In Los Angeles, Jin Zhao Feng, a Chinese national who allegedly oversaw the shipment of at least dozens of rhino horns from the United States to China, was arrested last night. Last weekend, members of an alleged U.S.-based trafficking ring that supplied rhino horns to Feng were arrested after being charged with conspiracy and violations of the Lacey Act and the Endangered Species Act for purchasing rhino horns from various suppliers in the U.S. Charges were filed against Jimmy Kha, the owner of Win Lee Corporation; his son Felix Kha; and Mai Nguyen, the owner of a nail salon where packages containing rhinoceros horns were being mailed.

One of the alleged suppliers, Wade Steffen, was arrested in Hico, Texas, and charged in Los Angeles. According to a criminal complaint filed in U.S. District Court in Los Angeles, the Khas began receiving packages from Steffen and another supplier in 2010. Seventeen packages were opened under federal search warrants and 37 rhinoceros horns were found.

A search of Steffen’s luggage at the Long Beach Airport in California on Feb. 9, 2012, turned up $337,000 in cash. In additional searches conducted by FWS and ICE, agents found rhinoceros horns, cash, bars of gold, diamonds and Rolex watches. Approximately $1 million in cash was seized and another $1 million seized in gold ingots.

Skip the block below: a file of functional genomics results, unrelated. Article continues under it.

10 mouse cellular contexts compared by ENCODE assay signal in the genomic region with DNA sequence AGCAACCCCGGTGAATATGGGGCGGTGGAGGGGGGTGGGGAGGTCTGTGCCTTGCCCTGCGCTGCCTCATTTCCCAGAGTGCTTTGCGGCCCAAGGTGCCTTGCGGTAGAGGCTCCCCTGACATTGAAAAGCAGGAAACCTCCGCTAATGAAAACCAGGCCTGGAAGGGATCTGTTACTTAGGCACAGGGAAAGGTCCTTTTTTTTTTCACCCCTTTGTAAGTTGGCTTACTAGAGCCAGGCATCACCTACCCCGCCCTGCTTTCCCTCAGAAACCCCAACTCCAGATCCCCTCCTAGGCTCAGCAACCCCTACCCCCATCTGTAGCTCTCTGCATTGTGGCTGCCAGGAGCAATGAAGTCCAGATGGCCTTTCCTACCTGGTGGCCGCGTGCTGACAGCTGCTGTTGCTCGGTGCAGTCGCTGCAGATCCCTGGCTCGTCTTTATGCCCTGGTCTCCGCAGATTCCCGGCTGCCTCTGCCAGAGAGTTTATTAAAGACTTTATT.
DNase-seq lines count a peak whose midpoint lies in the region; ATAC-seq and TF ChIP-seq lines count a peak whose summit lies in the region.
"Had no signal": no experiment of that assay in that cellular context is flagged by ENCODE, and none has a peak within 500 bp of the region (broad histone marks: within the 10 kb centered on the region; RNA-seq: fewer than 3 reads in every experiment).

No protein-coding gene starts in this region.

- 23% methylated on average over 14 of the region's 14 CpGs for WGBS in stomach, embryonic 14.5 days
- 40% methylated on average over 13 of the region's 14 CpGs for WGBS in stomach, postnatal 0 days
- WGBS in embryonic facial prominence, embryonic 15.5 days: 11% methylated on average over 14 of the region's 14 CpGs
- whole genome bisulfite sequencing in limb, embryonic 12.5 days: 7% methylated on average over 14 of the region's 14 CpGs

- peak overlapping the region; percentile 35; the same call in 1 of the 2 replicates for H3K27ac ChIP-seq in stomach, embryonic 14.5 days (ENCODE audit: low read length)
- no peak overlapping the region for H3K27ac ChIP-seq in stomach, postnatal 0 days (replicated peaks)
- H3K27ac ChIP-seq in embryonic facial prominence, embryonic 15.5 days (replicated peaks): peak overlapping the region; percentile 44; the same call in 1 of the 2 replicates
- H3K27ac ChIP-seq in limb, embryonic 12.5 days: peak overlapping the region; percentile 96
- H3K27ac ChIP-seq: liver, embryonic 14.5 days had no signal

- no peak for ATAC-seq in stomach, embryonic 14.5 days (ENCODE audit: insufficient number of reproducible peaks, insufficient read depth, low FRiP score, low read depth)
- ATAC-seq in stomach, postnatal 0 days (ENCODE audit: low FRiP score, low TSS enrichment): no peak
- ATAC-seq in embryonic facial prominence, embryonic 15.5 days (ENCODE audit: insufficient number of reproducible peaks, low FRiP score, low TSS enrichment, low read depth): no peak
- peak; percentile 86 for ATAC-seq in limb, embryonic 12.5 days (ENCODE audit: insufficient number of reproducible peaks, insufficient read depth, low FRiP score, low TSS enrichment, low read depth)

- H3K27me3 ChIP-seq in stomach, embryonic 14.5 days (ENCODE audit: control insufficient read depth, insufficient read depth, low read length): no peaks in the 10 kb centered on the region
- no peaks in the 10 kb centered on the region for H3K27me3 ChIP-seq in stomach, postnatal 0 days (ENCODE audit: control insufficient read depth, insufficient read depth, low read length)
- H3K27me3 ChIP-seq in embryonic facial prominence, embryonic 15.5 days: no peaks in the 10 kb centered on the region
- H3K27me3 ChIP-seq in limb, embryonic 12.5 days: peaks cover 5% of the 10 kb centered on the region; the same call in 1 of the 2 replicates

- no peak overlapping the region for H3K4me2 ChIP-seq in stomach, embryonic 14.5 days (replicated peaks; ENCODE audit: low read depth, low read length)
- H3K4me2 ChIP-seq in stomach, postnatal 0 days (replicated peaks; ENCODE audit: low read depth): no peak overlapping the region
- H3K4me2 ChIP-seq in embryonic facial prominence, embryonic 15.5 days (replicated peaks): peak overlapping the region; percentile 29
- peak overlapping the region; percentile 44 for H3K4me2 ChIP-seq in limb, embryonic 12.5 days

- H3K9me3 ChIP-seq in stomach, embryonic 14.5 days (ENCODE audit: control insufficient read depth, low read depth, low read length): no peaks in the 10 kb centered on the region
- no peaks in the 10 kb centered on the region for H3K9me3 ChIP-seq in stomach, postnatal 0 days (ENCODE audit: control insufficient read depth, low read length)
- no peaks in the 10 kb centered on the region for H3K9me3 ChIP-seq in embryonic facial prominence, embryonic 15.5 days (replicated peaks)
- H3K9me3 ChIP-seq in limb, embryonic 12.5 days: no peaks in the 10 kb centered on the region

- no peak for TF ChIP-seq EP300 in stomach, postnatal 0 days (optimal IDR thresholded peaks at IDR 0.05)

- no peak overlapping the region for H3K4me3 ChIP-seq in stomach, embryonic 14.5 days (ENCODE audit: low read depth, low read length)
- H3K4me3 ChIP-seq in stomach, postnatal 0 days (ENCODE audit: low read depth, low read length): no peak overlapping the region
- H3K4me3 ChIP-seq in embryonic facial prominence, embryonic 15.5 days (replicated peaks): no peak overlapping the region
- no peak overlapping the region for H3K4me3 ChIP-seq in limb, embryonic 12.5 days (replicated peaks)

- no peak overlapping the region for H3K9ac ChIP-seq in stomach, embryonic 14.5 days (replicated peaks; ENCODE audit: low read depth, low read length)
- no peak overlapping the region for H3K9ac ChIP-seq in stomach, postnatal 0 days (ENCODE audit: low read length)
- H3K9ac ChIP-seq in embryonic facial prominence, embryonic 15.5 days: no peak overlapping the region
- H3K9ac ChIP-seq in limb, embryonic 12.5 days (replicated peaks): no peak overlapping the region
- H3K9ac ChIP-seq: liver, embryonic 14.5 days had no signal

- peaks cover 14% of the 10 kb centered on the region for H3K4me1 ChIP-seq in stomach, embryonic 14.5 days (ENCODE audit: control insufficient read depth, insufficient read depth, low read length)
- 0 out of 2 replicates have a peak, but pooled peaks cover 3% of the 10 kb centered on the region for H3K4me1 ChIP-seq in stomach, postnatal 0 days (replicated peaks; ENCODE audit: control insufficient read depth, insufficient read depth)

“The rhino is an animal of prehistoric origin that is facing possible extinction because of an illegal trade for its horns on the black market that is driven by greed,” said Ignacia S. Moreno, Assistant Attorney General for the Environment and Natural Resources Division of the Department of Justice. “The rhino is protected under both U.S. and international law, and we are taking aggressive action to protect the rhino by investigating and vigorously prosecuting those who are engaged in this brutal trade.”

In New Jersey, Amir Even-Ezra was arrested Saturday, Feb. 18, 2012, on a felony trafficking charge in violation of the Lacey Act after purchasing rhino horns from an individual from New York at a service station off of the New Jersey Turnpike. Even-Ezra allegedly brought a scale for weighing the horns and envelopes of cash to the meeting, which was brokered by an individual outside of the United States.